I felt safe on my own in the landscape. The police in Belarus tested my deeply ingrained fear of authority a few times. Of course there were days when I struggled physically, especially in bad weather. Walking uphill, against the wind for eight hours in wet clothes was not the easiest. Or when the temperature dropped below -15C at times, the battery in my camera would not hold up for long, and it was generally hard work. But I kept myself in check by remembering how much more difficult it had been for the real fugitive, my grandfather. I was not in danger. I was not hungry. I had a smartphone to call for help if I needed to. So there was really no justification for self-pity, even though it was tempting at times.
The visual language for this project developed almost immediately and was dictated by the process of walking itself. I had assumed I would see a variety of exotic landscapes, but instead it all appeared very familiar. I recognised it from my childhood in Poland. I learnt very soon that landscape — as much as I appreciate it — tends to be quite repetitive and often boring. A few days in, I found myself in a strange hypnotic state. The trees were like a metronome, passing by my peripheral vision, counting some sort of a rhythm. And I soon realised that my eyes became super-sensitive to anything out of the ordinary. Something as small as a shape of a branch or a stone — I immediately paid attention to anything that was slightly odd. Like a bovine skull stuck in a tree trunk tucked away in the woods. The primordial function of my eyes just kicked in and I was scanning the land effortlessly almost in a subliminal way. And then I saw the wonder of it all. The subtle architecture of plants — elements I would not otherwise pay any attention to. It was one of the most rewarding aspects of this long-distance process. The way I look at the world has changed and my eyes have not been the same since.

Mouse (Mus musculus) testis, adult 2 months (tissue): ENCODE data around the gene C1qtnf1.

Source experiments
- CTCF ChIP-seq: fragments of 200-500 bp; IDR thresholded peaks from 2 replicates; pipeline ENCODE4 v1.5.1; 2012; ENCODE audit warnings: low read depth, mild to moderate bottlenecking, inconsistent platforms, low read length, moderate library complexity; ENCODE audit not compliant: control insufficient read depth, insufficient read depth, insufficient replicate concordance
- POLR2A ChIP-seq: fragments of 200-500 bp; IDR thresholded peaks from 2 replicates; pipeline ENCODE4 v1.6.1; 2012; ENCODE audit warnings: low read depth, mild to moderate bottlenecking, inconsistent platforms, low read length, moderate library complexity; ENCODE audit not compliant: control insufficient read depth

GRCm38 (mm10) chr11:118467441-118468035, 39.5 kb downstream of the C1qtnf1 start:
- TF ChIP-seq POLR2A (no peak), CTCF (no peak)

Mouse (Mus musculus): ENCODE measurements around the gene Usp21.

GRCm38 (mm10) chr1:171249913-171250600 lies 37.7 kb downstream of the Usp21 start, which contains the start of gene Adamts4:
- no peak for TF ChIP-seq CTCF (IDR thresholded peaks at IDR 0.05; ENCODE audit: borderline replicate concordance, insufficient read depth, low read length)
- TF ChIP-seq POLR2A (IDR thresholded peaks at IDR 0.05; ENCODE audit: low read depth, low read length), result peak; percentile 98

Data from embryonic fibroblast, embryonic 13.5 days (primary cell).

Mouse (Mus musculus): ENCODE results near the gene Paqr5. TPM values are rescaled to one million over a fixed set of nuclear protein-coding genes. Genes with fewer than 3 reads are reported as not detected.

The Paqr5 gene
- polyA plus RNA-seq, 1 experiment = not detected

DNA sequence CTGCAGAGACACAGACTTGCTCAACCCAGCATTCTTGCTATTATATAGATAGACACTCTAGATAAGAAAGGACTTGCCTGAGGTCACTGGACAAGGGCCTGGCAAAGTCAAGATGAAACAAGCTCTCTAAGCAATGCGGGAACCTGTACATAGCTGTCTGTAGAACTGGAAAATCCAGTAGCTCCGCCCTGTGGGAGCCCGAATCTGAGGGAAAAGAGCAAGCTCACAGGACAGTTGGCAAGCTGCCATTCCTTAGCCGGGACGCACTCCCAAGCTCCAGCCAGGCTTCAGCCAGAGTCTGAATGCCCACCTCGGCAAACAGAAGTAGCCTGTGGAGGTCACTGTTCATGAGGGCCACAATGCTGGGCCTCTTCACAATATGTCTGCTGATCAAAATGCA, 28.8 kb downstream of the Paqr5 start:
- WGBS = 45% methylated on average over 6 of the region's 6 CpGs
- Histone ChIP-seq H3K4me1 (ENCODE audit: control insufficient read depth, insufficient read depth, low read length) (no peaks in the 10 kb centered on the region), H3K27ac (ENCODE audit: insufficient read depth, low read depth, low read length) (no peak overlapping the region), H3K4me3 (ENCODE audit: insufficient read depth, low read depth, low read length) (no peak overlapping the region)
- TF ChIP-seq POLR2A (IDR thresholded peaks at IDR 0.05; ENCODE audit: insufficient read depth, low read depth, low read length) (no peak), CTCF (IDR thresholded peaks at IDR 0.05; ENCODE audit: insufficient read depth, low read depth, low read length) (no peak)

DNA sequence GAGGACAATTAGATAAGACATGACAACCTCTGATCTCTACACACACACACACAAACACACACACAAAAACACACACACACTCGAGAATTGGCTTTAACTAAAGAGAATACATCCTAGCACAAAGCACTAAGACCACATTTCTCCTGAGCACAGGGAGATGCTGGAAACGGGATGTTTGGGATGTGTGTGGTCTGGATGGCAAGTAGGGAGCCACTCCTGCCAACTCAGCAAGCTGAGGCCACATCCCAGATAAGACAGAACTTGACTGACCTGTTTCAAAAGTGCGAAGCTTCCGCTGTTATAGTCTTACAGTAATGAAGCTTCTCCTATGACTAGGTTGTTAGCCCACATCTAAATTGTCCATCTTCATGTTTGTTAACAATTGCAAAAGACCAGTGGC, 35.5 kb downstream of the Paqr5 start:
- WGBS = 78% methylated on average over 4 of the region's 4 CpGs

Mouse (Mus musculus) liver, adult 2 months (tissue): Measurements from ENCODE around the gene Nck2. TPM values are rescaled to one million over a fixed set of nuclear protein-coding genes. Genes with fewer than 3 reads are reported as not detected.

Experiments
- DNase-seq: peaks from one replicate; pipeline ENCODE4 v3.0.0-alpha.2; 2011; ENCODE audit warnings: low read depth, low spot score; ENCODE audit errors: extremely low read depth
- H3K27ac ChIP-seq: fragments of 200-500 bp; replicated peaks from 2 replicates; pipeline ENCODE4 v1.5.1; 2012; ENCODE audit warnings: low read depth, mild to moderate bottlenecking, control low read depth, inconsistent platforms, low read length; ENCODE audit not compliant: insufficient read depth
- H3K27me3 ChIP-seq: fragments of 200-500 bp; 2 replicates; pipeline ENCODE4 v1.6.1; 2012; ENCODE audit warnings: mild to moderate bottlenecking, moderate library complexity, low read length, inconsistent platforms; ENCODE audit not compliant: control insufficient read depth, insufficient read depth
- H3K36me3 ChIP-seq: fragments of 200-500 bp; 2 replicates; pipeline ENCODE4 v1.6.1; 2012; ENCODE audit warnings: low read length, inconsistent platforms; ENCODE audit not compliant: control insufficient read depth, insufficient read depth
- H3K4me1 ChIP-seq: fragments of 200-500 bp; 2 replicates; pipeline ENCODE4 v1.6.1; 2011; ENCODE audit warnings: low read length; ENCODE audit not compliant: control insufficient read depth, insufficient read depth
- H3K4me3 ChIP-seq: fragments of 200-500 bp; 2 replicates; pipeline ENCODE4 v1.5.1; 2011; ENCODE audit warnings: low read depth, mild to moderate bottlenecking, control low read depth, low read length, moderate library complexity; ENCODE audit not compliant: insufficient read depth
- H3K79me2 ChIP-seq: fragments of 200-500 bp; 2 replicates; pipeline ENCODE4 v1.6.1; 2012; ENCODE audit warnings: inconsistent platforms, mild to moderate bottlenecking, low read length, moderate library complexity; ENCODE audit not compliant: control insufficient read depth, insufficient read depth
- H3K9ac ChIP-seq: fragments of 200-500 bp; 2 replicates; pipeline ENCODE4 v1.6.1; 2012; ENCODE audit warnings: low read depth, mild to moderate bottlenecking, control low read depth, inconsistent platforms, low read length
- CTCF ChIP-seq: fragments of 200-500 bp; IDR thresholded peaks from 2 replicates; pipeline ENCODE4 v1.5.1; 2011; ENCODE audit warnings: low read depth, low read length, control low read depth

It was haunting to discover that some elements of the landscape have not changed in the last 70 years. My uncle described a railway bridge leading into Kozielsk where they had been ambushed and my grandfather was shot. As I stood on that bridge, I could see exactly where that scene had taken place. That was a moment of intense connection. I spent a couple of days in the area and kept returning to that bridge, reigniting that feeling. I definitely gained a new perspective on time while working on this project. I am not sure if it maybe comes with age, or if it has come through this work, but suddenly 70 years does not feel that long ago to me any more. Landscape changes so much slower than people are equipped to notice and appreciate. We need to make time lapses to speed up and observe the slow change in the landscape. But as I walked, it was almost like being in a time capsule. The trees, the roads, the rocks and hills looked the same to me as they had to my grandfather, I am sure of it now. At times I almost felt we were occupying the same space, crossing the river Oka at the same time, keeping to the same path, hearing the same foresters' saws in the distance. My connection with the landscape was very strong and somehow inexplicable. As if it were my ancestors' memories.
More from Photography
How a company of female sailors sparked a gender revolution in 1917
Merging conflict and everyday life in Christopher Nunn's photos of Ukraine